Israel’s national museum boasts a well-curated roster of rotating exhibitions, a sprawling replica of Jerusalem, delightful art garden and most notably, the Shrine of the Book. The white-domed structure—built to resemble the jar in which the ancient manuscripts were found— houses the Dead Sea Scrolls, the oldest biblical texts in the world. Discovered in 1947 in a cave near the Dead Sea, the documents are written on parchment, and significant as they are the earliest evidence of Jewish religious sentiments later included in the Hebrew Bible. Because of the delicate nature of the scrolls, they are not always on display, so check with your concierge before going.

Aerial View-Masada , Jerusalem, Israel-Courtesy of the Israeli Ministy of Tourism, Itamar Grinberg


If you’re Jewish—or even if you’ve only seen the 1980 movie on TCM—you’ll probably know not just the name “Masada” but the story of its fall to the Romans. As the famous tale goes, this fortified mesa-top city overlooking the Dead Sea was the last rebel stronghold during the first Jewish revolt, which began in 66 AD. When its seemingly impenetrable walls were breached in 74 AD, after a months-long siege by Roman soldiers, the leaders of its nearly 1,000 occupants chose death for the entire population rather than submission—thereby making Masada a symbol both of adherence to Jewish faith and of religious freedom. Today you can reach the fortress, located an hour-and-a-half southeast of Jerusalem, by means of a cable car instead of the enormous ramp and battering ram used by the Romans, and even though much was destroyed over the centuries, enough remains of King Herod’s skyward citadel to constitute a remarkable site. Looking down from 1,200 feet at the desert beneath it and the Dead Sea, you can still see shadowy outlines in the sand of the eight camps built by the Roman army to encircle the mountain during the assault.

Aerial View - The Austrian Hospice,Jerusalem, Israel

The Austrian Hospice

An insider secret, the rooftop of the Austrian Hospice boasts spectacular, 360-degree views of the Old City. Despite its location on a busy corner in the Muslim quarter, the hostel offers a peaceful oasis and a truly new perspective. While the views are the main draw, the 150-year-old building is also a center and dormitory for Austrian Catholic pilgrims and tourists. The British occupied the formidable structure during World War II, after which the Jordanians used it as a hospital until the 1980’s. If a craving for traditional Viennese delicacies strikes, the café serves schnitzel (an Israeli favorite), Sacher-torte and a number of other Austrian dishes.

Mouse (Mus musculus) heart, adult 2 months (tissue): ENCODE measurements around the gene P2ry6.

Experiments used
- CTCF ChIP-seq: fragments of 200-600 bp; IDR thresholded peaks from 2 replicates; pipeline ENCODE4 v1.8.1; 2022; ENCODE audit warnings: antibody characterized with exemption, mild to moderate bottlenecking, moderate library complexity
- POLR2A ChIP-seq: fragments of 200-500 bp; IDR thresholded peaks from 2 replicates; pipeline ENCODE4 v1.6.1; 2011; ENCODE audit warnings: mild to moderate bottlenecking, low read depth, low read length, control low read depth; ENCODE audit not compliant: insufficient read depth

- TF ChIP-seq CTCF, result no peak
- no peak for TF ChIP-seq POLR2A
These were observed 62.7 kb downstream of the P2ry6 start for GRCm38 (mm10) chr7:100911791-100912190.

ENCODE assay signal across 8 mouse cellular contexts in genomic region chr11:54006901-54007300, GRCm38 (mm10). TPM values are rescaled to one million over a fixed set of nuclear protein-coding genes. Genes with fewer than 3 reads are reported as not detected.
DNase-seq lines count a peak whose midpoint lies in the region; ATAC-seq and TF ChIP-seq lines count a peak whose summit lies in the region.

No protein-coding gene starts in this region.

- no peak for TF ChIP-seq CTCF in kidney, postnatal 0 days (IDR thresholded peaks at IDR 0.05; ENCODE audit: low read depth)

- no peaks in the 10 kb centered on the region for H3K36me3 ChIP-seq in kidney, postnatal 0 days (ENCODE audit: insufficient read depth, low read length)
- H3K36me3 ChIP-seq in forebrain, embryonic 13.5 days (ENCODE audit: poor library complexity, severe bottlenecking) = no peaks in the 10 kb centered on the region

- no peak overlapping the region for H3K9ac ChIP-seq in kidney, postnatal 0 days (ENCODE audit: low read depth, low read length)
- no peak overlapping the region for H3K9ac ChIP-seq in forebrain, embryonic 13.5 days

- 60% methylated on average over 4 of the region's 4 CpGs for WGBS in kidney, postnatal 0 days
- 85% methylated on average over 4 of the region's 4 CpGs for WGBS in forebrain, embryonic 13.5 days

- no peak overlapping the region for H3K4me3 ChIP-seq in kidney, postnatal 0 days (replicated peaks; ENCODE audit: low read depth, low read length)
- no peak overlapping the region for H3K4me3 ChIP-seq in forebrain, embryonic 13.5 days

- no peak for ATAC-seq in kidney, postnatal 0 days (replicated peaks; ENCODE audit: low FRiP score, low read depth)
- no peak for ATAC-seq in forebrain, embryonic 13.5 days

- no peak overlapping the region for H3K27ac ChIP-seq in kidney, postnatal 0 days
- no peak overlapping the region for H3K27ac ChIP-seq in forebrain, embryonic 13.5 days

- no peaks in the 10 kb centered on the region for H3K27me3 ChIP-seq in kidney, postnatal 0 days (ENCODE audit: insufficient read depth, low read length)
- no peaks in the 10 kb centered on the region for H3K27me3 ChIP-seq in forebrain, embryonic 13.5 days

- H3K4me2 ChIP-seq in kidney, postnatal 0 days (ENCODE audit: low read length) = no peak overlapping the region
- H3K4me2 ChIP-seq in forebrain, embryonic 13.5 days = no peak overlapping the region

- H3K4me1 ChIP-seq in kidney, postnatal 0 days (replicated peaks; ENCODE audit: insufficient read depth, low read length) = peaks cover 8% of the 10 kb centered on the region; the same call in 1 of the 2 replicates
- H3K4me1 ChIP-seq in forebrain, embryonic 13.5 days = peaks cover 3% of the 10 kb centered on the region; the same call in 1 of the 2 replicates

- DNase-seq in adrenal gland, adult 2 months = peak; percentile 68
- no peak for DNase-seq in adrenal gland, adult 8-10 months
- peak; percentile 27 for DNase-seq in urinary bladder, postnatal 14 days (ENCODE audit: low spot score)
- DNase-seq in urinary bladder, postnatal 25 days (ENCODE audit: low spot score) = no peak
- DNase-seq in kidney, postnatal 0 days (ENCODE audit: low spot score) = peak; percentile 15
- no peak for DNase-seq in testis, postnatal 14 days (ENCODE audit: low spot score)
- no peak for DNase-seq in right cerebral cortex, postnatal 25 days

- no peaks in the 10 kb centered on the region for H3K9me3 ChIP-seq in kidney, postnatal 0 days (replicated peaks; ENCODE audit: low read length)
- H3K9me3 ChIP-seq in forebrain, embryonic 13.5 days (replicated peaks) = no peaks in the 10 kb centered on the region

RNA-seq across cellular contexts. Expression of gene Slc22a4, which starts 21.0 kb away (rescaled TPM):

Tip: See if you can identify the four quarters based solely on their differing rooftop architecture.

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Outside View -The City of David , Jerusalem, Israel

The City of David

If you have a few days to explore Jerusalem, taking a tour of the City of David is a must. Located just outside the walls of the Old City, the site is the birthplace of Jerusalem and where King David established his kingdom. Excavations here are ongoing, but the fully excavated site of the Spring Citadel is open to the public and provides access to the Canaanite fortress and underground water systems, where you can tour the tunnels. For families traveling with kids, navigating the 2,700-year-old Hezekiah’s Tunnel is a fun way to experience the city and learn about its history. It is also possible to walk the tunnels from the City of David back into the Old City of Jerusalem to conclude your tour.

Aerial View - The Mount of Olives,Jerusalem, Israel - Courtesy of W. Robrecht

The Mount of Olives

The land between the Old City of Jerusalem and the Judean Desert is one of Israel’s most well-known tourist attractions thanks to the bounty of religious and historic sites located there. Referred to as the Mount of Olives, this stretch of hilltop is home to the Tombs of the Prophets, the Dominus Flavit Church, the Chapel of the Ascension, the Church of Pater Noster and a massive Jewish Cemetery, the final resting place of many prominent Israelis. The base of the Mount of Olives is home to the Garden of Gethsemane, a peaceful garden said to have been the place Jesus wept when he learned of Judah’s betrayal, and the stunning Church of All Nations.

Aerial View - The Old City,Jerusalem, Israel

The Old City

You’ve been here before—to the bazaar, the medina, the souk, the old town, the old city, in Cairo and Istanbul and Marrakech and more. Here again are chaotic, crowd-filled cobblestone streets and alleyways, alternately picturesque and powerfully smelly and full of junk-laden souvenir shops and visitors in search of the real thing, wherever it is and wherever they are. Fortunately, Jerusalem’s Old City has much more than mere tourism to draw the crowds.